Who won the first-ever Donald Ross Memorial Invitational boys individual title?

Monday, February 14, 2011

The Monday Recap: Who is it?

Take a look at the following player profiles (names removed) and see if you can guess who it is:

Player A - Has failed to break par on the weekend in two consecutive tournaments. In the process of playing poorly in the last 36 holes, Player A has only finished as high as a tie for 20th in those tourneys.

Player B - Won consecutive weeks with the worst score posted was a 71. So dominant that Player B made over $2.3 million for the victories that featured six rounds in the 60s, including a blistering 63.

So who is Player A and who is Player B?

OK, times up...

...it's a trick question, because both answers are the same person - Tiger Woods.

My how the mighty have fallen. Player A is Woods from the past two weeks, while Player B is Woods from August 2009, where he won the Buick Open and WGC-Bridgestone Invitational in back-to-back weeks.

Aside from a missed cut at the 2009 British Open, El Tigre never finished worse than a tie for 17th that season.

In fact, that tie for 17th came in his season debut after recovering from the knee injury that last saw him winning the 2008 U.S. Open on one leg.

Fast-forward to 2011 and Tiger's game has given glimpses into what he used to have.

He's played well in the opening two rounds in the last two tournaments, but failed to peak on the weekend as someone other than himself walked away with a trophy in tow.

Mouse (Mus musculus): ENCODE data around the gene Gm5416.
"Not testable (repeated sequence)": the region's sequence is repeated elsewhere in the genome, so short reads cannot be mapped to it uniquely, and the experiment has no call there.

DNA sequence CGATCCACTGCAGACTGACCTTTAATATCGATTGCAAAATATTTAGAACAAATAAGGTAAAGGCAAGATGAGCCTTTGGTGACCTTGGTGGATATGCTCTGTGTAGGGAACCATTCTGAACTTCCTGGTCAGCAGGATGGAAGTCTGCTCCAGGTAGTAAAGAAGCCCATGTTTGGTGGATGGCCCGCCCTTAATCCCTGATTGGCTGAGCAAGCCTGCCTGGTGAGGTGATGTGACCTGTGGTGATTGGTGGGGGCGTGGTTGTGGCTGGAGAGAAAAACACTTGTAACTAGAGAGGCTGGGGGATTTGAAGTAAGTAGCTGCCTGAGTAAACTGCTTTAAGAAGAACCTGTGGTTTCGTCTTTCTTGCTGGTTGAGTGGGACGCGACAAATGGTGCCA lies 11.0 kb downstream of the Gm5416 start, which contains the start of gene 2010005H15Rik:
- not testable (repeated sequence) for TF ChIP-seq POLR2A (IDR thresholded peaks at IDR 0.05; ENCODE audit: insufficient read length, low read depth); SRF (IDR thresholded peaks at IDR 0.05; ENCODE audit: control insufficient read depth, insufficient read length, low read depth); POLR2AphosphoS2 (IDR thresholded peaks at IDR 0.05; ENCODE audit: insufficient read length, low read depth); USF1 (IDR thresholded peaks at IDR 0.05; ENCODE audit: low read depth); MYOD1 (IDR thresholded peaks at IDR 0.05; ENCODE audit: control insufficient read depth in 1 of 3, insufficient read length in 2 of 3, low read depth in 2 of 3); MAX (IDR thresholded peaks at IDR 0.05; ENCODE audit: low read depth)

Tiger's aura of invincibility is gone, unlike his pre-scandal form.

But the main thing that is probably lacking is his mental game, which is what separated him from the rest of the PGA Tour.

As a result, Woods has dipped to No. 3 in the world rankings.

Jaclyn Sweeney during a practice session at IMG Academies. Photo by Paul Videla/Bradenton Herald.

Bradenton's Jaclyn Sweeney's second Ladies European Tour start didn't generate another paycheck.

Sweeney struggled in Australia for the ANZ RACV Ladies Masters last week.

She shot 73-74 in the first two rounds to miss the cut. Yani Tseng eventually won the event to elevate herself to No. 1 in the world.

Sweeney scored better in the opening round, despite hitting fewer greens in regulation than she did in the second round.

The former Arizona State standout hit just seven GIRs on Day One, while missing only four greens on Friday.

However, those four missed greens added up to four bogeys in the round.

She'll look to right the ship with her third straight tournament in Oceania, as the LET heads to New Zealand for the Pegasus New Zealand Women's Open this week.

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